New York

Immigrant City

A showcase of immigrants in New York City, from past to present, through the projects made by NYU undergraduates.

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Taking History Outside the classroom

The projects featured on this website are made by NYU undergraduates at campuses in New York, Abu Dhabi, and Shanghai as part of a guided research seminar, led by Professors Heather Ruth Lee and David Ludden and research assistant Deirdre Harkins. The spirit of collaboration and exploration drives History Beyond. Students work in interdisciplinary teams on research topics of their choosing, while Professors Lee and Ludden support their visions by helping design the project, organizing skill-based workshops, and pointing them to resources and people.

History Beyond gives undergraduate students experiences in undertaking independent historical research. The course encourages students to think creatively and boldly, to negotiate past difficulties in collaboration, and to learn from setbacks.

Student Projects

Fall 2019 – Spring 2020

Undergraduates at campuses in New York, Abu Dhabi, and Shanghai launched the independent research projects to illuminate the fascinating contributions of immigrants in New York, from past to present. The projects span from podcast inspired audio episodes, to digital maps, and animations.

Approaches to Messy Digitized Archival Documents

Testing Automated Procedures for Enhancing OCR Legibility of 20th Century Business Licenses

Capturing Quantitative Data on Immigrants

US Census Data and NYC Immigrant Tenements

From Archive to Data

Optical Character Recognition and data visualization of documents used in New York Restaurant Keepers project.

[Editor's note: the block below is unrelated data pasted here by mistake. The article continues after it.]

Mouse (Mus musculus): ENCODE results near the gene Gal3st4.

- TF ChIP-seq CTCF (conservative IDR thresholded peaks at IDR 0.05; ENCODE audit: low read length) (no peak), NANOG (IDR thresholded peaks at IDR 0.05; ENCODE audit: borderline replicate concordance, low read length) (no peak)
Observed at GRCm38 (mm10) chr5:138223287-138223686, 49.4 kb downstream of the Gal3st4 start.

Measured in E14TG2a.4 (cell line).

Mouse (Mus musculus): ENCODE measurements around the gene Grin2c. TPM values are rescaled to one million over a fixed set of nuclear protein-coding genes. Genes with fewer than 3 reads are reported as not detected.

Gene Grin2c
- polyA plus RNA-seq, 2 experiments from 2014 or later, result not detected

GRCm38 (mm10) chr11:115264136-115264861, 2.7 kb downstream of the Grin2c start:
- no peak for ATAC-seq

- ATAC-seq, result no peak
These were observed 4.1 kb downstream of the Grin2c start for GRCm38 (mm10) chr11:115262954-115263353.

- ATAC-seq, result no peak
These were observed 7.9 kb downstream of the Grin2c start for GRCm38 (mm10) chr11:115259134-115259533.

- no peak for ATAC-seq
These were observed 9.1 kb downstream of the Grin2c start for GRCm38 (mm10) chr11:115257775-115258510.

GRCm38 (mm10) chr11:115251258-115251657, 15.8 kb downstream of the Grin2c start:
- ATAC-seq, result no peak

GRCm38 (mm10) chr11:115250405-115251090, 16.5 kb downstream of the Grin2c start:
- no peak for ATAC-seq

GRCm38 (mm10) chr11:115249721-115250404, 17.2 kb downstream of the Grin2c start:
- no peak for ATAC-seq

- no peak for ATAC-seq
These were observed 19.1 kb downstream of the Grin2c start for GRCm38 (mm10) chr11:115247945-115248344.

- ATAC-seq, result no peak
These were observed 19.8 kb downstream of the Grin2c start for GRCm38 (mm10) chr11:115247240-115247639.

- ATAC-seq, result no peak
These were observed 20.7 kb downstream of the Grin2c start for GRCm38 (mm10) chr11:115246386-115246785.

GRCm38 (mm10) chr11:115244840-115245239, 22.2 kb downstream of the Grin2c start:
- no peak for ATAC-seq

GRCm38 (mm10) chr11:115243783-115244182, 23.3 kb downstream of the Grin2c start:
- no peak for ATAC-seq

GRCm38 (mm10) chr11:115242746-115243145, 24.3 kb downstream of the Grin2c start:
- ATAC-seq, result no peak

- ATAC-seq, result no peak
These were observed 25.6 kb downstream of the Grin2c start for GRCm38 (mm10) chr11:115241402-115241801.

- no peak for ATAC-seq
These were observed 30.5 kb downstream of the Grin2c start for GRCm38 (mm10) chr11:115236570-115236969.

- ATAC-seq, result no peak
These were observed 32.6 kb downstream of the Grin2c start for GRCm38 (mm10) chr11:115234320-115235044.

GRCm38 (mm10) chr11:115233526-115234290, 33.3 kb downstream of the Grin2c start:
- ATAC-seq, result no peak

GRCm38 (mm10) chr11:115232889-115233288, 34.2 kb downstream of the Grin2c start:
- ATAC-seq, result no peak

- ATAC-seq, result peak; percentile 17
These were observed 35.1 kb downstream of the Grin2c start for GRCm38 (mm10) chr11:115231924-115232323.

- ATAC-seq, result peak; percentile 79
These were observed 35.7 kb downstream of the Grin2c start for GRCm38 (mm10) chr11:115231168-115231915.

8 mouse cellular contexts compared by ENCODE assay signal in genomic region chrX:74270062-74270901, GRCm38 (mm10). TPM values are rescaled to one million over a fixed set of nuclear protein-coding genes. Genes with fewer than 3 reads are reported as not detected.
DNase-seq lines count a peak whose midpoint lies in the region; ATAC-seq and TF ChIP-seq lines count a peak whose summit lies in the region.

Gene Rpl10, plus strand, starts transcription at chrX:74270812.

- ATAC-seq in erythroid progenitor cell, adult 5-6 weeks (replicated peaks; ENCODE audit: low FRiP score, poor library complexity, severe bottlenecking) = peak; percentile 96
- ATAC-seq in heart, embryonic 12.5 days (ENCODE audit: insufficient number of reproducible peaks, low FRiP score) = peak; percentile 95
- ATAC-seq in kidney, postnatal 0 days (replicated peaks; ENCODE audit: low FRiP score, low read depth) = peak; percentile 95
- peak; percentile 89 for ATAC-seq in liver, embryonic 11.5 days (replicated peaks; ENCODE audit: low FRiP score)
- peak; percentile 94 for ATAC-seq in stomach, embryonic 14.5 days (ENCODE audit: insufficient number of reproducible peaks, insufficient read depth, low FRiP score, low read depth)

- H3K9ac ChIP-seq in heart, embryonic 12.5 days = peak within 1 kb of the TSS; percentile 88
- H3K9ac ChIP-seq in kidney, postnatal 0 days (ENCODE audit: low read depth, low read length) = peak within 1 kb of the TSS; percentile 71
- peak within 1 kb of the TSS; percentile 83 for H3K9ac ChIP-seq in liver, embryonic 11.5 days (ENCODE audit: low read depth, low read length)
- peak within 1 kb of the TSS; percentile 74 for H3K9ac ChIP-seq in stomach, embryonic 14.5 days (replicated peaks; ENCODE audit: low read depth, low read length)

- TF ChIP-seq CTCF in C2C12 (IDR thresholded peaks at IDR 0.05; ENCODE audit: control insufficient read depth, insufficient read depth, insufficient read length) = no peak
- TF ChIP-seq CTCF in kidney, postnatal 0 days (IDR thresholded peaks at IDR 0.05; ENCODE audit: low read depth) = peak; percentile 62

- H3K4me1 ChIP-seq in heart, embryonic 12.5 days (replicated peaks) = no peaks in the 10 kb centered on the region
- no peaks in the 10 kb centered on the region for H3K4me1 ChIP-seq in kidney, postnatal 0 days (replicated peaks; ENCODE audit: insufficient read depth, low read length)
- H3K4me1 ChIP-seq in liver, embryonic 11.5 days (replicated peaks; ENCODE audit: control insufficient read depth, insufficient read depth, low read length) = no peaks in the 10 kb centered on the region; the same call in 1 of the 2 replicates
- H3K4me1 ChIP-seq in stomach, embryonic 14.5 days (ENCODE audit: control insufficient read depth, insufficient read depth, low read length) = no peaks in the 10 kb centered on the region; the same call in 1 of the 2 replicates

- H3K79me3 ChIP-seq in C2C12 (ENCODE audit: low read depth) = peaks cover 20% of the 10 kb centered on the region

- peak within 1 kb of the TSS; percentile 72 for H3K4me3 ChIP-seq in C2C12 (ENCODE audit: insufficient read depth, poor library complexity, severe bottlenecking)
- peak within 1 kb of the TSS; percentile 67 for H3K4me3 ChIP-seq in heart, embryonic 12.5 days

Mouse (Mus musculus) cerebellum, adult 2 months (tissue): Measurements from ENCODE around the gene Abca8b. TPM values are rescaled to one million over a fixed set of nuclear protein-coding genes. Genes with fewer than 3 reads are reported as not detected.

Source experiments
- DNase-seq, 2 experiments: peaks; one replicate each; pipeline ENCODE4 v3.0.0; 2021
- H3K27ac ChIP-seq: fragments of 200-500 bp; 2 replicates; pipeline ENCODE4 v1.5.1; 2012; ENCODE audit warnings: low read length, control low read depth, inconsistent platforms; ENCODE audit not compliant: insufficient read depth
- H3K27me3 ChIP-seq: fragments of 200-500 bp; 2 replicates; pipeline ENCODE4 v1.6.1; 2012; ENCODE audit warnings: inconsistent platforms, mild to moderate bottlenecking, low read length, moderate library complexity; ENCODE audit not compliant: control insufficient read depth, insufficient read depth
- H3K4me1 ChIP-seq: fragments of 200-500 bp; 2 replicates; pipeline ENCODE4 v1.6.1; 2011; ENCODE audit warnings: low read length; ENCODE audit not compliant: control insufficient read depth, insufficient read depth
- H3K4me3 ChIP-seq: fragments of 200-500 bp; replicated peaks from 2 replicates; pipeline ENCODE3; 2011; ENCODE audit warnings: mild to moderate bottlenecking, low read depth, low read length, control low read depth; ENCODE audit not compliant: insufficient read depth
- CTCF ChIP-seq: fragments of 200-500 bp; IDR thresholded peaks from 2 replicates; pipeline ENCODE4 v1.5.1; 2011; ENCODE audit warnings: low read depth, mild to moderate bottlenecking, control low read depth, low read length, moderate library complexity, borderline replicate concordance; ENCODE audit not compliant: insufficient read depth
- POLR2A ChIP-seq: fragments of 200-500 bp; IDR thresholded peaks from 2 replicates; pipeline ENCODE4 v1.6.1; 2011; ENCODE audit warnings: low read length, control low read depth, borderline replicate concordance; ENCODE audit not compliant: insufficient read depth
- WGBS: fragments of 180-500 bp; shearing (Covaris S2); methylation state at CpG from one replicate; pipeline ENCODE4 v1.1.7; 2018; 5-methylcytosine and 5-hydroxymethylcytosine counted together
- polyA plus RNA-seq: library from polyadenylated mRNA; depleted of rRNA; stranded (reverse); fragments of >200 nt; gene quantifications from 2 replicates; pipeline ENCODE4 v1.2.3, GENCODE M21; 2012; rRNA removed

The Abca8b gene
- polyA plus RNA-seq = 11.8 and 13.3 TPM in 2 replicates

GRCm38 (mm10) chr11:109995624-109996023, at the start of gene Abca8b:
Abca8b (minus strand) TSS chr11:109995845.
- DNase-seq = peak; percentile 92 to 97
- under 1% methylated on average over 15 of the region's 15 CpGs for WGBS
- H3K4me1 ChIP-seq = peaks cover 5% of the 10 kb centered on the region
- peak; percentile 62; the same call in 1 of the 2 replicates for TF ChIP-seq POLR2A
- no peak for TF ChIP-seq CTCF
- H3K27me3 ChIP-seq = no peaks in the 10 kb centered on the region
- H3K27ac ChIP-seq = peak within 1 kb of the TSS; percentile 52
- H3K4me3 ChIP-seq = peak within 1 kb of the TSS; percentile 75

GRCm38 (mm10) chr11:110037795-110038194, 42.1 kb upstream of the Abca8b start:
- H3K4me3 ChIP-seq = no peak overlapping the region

NY Restaurant Keepers

By the end of the 19th century, a large percentage of the restaurants in the city were owned by foreign-born residents. Explore the migrant experience in New York through the city’s culinary scene.

Foreign Born Citizens and Tenement Housing

in the 18th and 19th Century

This project focuses on the history of New York tenements and sanitation policy. It highlights the impact of tenement growth on recent immigrants to New York City due to language barrier and lack of familiarity with normal living situation in the United States at the time.

Chinese Restaurant Database

The Chinese Restaurant Database is an original database created from the immigration files of Chinese immigrants. It contains granular data on the formation and operation of Chinese restaurants, in combination with the immigration patterns of people involved. This data helps illuminate the resilience and creativity of immigrant responses to legal adversity.

The 1917 Immigration Act

Listen to the podcast series that seek to explain the impact and legacy of the 1917 Immigration Act. The 1917 act was a crucial extension of existing anti-immigrant legislation, and it contributed to existing racialized discourse surrounding immigrants in the United States.

Immigrants at Ellis Island, N.Y.

The New York Public Library Digital Collections

New Method of teaching History

NY Immigrant City research cluster embraces the digital storytelling as a critical frontier in humanities pedagogy. Students are invited to present traditional research in innovative and creative ways. The intention is to give students independent, team-based research experience.

Taking cue from the physical and biological sciences, in which research teams work toward answering a common question, NY Immigrant City creates opportunities for students to work in unconventional settings and to develops skills less commonly taught in conventional classrooms. More importantly, the students draw upon their experiences as digital natives to curate and express their research findings.

Another view of Ellis Island from the harbor, showing various buildings.

The New York Public Library Digital Collections. 1902 – 1913.

About the Team

NY Immigrant City is a guided research seminar with participation from the NYU New York, Abu Dhabi, and Shanghai. It uses a team-based research program called Vertically Integrated Projects, piloted by Georgia Tech and coordinated through NYU Tandon School of Engineering

Chatham Square Branch, New York Public Library (old rented building)

The New York Public Library Digital Collections. 1902.

Student Projects

Approaches to Messy Digitized Archival Documents

Capturing Quantitative Data on Immigrants

Chinese Restaurant Database

From Archive to Data

NY Restaurant Keepers

Foreign Born Citizens and Tenement Housing in the 18th and 19th Century